Give Me Back My Five Bucks

Do you make lump sum payments towards your mortgage?

How many of you make additional lump sum payments towards your mortgage?

Originally, RD and I weren’t going to bother making lump sum payments, but since we had a decent amount of money in our joint account, we revisited that idea a few weeks ago. After some consideration, we decided that once a year (every January) we’d take a portion of our savings to make a lump sum payment towards the principal amount of our mortgage. This year (after accounting for a decent buffer and renovations we want to do in 2018), we decided to put down $3,500 towards our mortgage.

Except that we couldn’t. Or rather, TD Canada Trust is making it very difficult.

Related: Why I don’t want to burn our mortgage

I went online and clicked on the  “Make a Prepayment” button on the sidebar. There, I learned that if we put down $3,500 towards the principal balance of our mortgage, our amortization would be reduced by 13 weeks, and we’d save over $2,000 in interest. Amazing.

But when I went to finalize the payment, I got an error message: “No payment account exists. Please select a valid payment account.”

Must be a mistake! After all, they’re taking my mortgage payments out of my Tangerine account (not to mention my mutual fund contributions), so why wouldn’t they be able to take and additional lump sum payment? I called customer service who confirmed that unless I have a chequing or savings account with TD, I’m unable to make lump sum payments towards my mortgage online or over the phone. In fact, my only option is to go to a branch with either a bank draft or cash. WHAT.

Related: How we saved a 6-figure down payment

After I got off the phone, I did some additional researching online, I found out that most major banks in Canada do not allow lump sum payments unless the borrower also has a chequing or savings account with that bank. I mean I get why the banks don’t want to make it easy for you to make extra payments, but it just seems crazy that I can’t move money from an account that has already been verified and authorized to make my normal mortgage contributions. The technology exists.

Anyway, after I told RD what I had learned, part of me wants to just get a Tangerine bank draft ($10) every year out of principle, because it doesn’t seem right that we have to open up a new bank product that we don’t actually need.

Has anyone else come across issues like this before?
Do you make additional lump sum payments towards your mortgage?

Author: Krystal Yee

I’m a personal finance blogger and marketing professional based in Vancouver. I’m a former Toronto Star (Moneyville) columnist, author of The Beginner’s Guide to Saving and Investing, and co-founder of the Canadian Personal Finance Conference. When I’m not working, you can usually find me running, climbing, playing field hockey, or plotting my next adventure.


Comments

  1. TJ says:

    I had the same situation with my TD mortgage. I went into my local TD branch with my cheque book from my regular account (which is with a different banking institution) and wrote a cheque to myself at the counter with the teller. While certainly not as convenient as an online transfer, it wasn’t too much of a pain since I live in a major city within 5 min of a branch.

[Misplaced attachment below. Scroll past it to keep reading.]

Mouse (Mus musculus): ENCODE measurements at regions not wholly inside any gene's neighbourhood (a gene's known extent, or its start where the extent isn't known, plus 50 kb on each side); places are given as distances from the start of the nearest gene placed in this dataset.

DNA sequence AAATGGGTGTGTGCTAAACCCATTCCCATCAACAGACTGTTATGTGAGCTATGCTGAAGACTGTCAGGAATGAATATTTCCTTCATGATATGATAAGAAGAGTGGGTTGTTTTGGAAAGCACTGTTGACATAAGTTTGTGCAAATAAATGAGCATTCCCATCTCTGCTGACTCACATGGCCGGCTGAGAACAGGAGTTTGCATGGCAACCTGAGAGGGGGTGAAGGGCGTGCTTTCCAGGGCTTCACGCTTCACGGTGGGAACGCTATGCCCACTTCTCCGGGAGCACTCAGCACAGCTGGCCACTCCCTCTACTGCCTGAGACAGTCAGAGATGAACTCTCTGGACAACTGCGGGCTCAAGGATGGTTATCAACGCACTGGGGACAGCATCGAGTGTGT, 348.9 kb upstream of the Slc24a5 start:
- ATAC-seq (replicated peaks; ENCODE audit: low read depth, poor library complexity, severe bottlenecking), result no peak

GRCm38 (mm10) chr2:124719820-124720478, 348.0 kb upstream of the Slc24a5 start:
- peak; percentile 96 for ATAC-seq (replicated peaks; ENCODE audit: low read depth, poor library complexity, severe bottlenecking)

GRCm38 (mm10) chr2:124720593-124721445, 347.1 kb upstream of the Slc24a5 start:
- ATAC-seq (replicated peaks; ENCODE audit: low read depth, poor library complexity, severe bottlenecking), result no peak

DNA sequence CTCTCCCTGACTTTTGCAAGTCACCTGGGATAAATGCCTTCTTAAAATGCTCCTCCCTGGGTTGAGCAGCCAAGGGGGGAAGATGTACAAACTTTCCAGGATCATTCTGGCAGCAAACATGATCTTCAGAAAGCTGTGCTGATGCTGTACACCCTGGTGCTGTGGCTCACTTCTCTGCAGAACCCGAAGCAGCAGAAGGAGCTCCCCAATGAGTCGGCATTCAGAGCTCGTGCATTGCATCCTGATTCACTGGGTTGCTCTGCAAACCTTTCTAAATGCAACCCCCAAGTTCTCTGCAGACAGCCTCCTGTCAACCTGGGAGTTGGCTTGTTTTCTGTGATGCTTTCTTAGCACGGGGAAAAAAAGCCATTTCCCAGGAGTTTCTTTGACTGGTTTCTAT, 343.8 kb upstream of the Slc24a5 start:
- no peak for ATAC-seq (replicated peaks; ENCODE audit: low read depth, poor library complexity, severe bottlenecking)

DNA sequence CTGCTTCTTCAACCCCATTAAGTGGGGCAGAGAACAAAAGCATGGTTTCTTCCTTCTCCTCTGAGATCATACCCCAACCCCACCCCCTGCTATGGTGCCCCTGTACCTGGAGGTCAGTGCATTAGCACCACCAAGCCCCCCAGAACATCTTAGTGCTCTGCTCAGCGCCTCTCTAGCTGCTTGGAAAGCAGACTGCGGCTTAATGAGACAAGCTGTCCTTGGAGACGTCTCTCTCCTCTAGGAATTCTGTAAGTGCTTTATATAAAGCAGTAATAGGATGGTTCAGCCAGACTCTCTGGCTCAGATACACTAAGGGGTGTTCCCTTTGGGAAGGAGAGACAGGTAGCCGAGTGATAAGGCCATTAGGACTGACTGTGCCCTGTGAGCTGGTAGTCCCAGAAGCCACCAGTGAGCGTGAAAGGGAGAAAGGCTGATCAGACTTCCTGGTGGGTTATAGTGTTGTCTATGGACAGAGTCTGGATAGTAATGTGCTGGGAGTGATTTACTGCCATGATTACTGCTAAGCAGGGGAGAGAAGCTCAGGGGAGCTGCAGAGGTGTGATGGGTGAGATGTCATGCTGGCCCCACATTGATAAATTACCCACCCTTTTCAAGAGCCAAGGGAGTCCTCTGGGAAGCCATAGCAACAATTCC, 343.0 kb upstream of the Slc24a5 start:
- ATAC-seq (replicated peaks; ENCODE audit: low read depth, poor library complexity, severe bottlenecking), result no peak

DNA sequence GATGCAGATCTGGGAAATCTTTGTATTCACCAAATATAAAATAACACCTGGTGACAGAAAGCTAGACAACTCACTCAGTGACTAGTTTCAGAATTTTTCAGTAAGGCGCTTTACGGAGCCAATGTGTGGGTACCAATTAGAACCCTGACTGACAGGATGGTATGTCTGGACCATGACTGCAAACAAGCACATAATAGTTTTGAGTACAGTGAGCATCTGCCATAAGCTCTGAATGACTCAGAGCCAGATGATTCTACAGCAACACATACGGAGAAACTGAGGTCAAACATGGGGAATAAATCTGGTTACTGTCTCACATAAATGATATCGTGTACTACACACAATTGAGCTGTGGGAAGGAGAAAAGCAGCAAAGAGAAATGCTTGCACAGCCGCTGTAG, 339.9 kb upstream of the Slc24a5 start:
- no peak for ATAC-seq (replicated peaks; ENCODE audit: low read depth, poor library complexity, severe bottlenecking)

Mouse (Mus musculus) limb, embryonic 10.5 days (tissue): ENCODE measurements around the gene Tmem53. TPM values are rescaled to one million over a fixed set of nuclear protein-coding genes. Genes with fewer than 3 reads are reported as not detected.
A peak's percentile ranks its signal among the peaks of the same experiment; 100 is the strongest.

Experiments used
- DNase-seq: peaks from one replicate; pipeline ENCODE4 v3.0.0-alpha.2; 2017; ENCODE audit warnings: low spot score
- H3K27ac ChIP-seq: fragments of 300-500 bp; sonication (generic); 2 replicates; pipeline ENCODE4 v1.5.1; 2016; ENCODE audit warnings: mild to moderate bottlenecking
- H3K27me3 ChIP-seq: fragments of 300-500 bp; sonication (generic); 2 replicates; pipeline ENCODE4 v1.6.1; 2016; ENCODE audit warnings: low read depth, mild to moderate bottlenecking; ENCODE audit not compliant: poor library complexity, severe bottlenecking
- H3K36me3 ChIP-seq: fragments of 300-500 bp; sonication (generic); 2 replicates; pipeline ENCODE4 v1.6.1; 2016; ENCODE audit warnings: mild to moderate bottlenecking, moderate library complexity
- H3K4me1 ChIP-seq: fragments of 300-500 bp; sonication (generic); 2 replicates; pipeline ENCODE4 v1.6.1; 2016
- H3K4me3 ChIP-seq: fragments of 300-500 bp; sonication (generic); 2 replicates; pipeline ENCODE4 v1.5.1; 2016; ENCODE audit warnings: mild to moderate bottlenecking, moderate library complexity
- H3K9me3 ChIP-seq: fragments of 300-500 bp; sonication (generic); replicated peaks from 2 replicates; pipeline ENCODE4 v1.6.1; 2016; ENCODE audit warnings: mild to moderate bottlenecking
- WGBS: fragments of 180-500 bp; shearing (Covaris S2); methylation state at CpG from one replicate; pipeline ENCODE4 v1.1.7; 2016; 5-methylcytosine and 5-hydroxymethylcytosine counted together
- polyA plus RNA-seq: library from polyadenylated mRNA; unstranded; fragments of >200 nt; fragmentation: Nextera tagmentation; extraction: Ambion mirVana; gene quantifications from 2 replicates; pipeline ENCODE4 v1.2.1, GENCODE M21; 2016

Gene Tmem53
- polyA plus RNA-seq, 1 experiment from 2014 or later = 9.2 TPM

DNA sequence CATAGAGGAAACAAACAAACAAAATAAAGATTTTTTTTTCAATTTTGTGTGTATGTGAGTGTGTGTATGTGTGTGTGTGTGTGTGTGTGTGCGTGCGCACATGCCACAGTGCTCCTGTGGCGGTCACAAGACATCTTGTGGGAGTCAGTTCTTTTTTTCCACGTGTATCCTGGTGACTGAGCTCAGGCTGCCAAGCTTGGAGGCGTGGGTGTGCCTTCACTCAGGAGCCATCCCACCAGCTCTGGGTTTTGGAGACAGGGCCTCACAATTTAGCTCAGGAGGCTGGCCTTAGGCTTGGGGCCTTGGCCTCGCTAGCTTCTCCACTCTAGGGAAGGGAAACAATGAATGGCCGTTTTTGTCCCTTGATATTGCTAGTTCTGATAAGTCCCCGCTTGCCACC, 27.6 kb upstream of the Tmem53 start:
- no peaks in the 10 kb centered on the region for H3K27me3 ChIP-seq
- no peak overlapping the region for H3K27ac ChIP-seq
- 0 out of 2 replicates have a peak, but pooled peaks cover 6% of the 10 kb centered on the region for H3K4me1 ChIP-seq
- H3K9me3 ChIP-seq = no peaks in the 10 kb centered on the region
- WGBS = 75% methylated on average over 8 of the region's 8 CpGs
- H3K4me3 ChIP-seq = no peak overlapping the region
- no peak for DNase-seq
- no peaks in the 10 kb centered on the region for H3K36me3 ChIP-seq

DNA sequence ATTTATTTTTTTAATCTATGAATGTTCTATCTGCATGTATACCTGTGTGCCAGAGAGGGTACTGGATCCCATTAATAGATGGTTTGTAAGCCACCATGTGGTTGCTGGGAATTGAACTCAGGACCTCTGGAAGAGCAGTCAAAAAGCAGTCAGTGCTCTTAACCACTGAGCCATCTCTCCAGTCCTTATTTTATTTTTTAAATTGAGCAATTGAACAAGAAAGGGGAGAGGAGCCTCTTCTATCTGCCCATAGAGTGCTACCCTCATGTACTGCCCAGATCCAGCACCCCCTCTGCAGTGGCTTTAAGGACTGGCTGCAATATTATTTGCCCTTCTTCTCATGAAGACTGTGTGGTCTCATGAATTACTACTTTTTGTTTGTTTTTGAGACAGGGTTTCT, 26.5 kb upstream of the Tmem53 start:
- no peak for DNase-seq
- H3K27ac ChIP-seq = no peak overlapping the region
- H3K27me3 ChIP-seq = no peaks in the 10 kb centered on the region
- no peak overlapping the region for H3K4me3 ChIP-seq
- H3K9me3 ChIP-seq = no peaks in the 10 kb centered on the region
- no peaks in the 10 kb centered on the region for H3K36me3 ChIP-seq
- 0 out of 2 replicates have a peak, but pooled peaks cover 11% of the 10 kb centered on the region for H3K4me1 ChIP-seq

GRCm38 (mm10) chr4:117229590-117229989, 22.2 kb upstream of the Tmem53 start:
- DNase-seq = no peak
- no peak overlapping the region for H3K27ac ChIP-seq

• Krystal Yee says:

      Oh so we can make payments with personal cheques? The person I spoke with on the phone said it had to be a bank draft… if I can just write a cheque that makes a huge difference.

  2. R says:

    Yes! My husband and I make make a huge effort to put every extra dollar towards lump sum payments for our home. It makes a huge difference.

    In our previous home we paid off $600,000 of our mortgage in 5 years. We just moved and started with a giant $950,000 mortgage (which sounds/feels huge but it’s actually small relative to the purchase price of the house). Within 6 months we reduced our mortgage down to $850,000 with lump sum payments (and took off 5 years from the amortization period). We make lots of small sacrifices that add up – packing lunches for work, being a one car household etc.

    • Krystal Yee says:

      Whoa, that’s amazing you were able to pay off a $600k mortgage in 5 years! Looks like you guys won’t have any problem with your current one either! :)

  3. AH says:

    Our bank allows us to put down up to 10% lump sum each year, which we do annually. In addition we increase our bi-weekly payments by 10% each year (also the maximum). We do have our chequing acct. with the same institution (was not aware of the hurdle otherwise).

    We want to get rid of the mtg asap!

  4. Jeremy says:

    We’ve always used Tangerine for our mortgage and make frequent extra payments. Super easy to set up online, pulls from the same chequing account as our regular payments at another financial institution. Your story makes me feel better about taking a small hit on the rates when we did our renewal!

  5. Robyn says:

    I’m surprised that you’ve chosen a “traditional” mortgage. My husband and I have a Manulife One mortgage and it works like a line of credit. We anticipate we will have our mortgage paid off in approx 15 years, but it may be even less based on how our income may change over the years and if we at any point come into money from an inheritance or something.

    • Krystal Yee says: